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Mission critical Featured

5:17am EDT July 19, 2002

Every business owner needs time away from the business to reflect, think and plan.

I recently spent some time in the Southwest, where I reflected a bit and pursued some of my favorite recreational activities such as hiking, biking and golfing in the desert.

One morning, while biking through the desert, I realized again just how similar the strategies and practices that are used to ensure a successful adventure are to those needed to successfully manage a business. Here are four of my business strategies from the desert.

Don't skimp on equipment

Equipment without skill or ability won't make you a champion. However, a lack of the right equipment can result in a less than enjoyable experience and prevent you from excelling.

In the worst-case situation, bad equipment can be unsafe and cause injury. The money I save on a pair of low-cost hiking boots at the local discount store will be little consolation to the pain and inconvenience of my blisters and sprains.

Instead, understand the limits on equipment and set your objectives to match. Understanding how the quality and capabilities of your equipment and resources affect your ability to compete and excel will help you choose the right strategies.

But, while matching objectives and goals to capacities and capabilities may be a good short-term strategy, it can limit your long-term growth. To reach your long-term objectives, your long-term strategy should begin with improving the capacity and capability of your equipment.

If your goal is to be the best, and your strategy is to compete and win in the top classes, you can't do it with amateur equipment.

Know your limits

While the right equipment may help you implement strategies and reach goals, it can also be dangerous because it could provide a false sense of security. Even more important than equipment are the skills and abilities of the person operating it.

If you are biking or climbing up a steep mountain slope, not knowing or accepting your limits is not only foolish, it can also be very painful. But, as in business, taking risks is part of the game. Avoiding them will limit your potential for growth and reaching the summit.

The key is knowing what type of risks to take. If an honest assessment of your abilities reveals they may be preventing you from achieving your goals, then your short-term objectives and strategies should become clear: Improve your abilities and raise your limits.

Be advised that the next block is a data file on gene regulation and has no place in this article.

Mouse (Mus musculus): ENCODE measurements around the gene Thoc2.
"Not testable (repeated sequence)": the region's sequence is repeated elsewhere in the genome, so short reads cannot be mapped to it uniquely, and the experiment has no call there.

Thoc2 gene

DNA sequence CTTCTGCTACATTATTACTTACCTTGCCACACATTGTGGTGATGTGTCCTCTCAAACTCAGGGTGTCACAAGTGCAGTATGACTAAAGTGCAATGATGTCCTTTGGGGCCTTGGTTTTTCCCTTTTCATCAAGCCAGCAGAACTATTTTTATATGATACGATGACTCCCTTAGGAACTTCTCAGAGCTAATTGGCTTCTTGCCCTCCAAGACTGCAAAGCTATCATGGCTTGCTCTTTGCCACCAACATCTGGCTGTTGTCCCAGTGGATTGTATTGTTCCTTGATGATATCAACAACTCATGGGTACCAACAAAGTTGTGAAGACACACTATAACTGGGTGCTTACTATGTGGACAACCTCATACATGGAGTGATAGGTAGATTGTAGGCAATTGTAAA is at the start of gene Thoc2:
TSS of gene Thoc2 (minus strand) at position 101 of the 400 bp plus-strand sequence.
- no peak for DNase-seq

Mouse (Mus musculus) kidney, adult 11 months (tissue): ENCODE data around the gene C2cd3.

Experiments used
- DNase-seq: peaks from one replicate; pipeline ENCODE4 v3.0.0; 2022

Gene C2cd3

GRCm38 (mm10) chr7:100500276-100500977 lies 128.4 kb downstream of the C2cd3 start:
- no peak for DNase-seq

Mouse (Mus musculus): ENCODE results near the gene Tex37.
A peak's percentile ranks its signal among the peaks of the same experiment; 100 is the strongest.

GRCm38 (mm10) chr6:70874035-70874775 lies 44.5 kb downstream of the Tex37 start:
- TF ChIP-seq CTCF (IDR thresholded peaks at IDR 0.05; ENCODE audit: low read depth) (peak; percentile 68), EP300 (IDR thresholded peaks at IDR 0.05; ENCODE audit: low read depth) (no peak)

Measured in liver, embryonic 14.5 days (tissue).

Focus in front of you

One way to avoid an unpleasant experience when biking down a rocky mountain trail is to focus on the condition of the trail you are approaching.

Looking down and focusing on your front wheel is a natural tendency, but it doesn't provide enough time to react to changes in the trail. Being aware of the road ahead helps avoid last second panic adjustments, where the cure can be worse than the problem.

Spending your day watching every detail of the day-to-day activities of your business is like watching the front wheel rather than the trail. You stand a good chance of being surprised when the trail conditions change.

The trick in business, as well as in biking, is that when you are moving forward, be focused just far enough ahead to enable you to remain in control while avoiding surprises.

Stay alert

When hiking or biking, there are always portions of the trip that require more intense effort and concentration than others. If a mishap occurs, it's usually not caused by lack of attention.

My personal experience, however, is that mishaps tend to occur not at these times, but at times when the trail seems easier and you let down your guard.

This doesn't mean that whether you're in business dealings or in the desert that you should be in a constant state of paranoia. But it also doesn't mean you shouldn't celebrate successes (in fact, these celebrations often provide the motivation for continuing the adventure).

Instead, simply stay alert at all times to avoid the unexpected. The trail or the competition doesn't care whether you are concentrating. It will move along with -- or without -- you. Joel Strom (jstrom@jsagrowth.com) is director of Joel Strom Associates LLC, the growth management practice of C&P Advisors LLC. The firm works exclusively with closely held businesses and their ownership, helping them set and achieve growth objectives while maximizing profitability and value. Contact him at (216) 831-2663.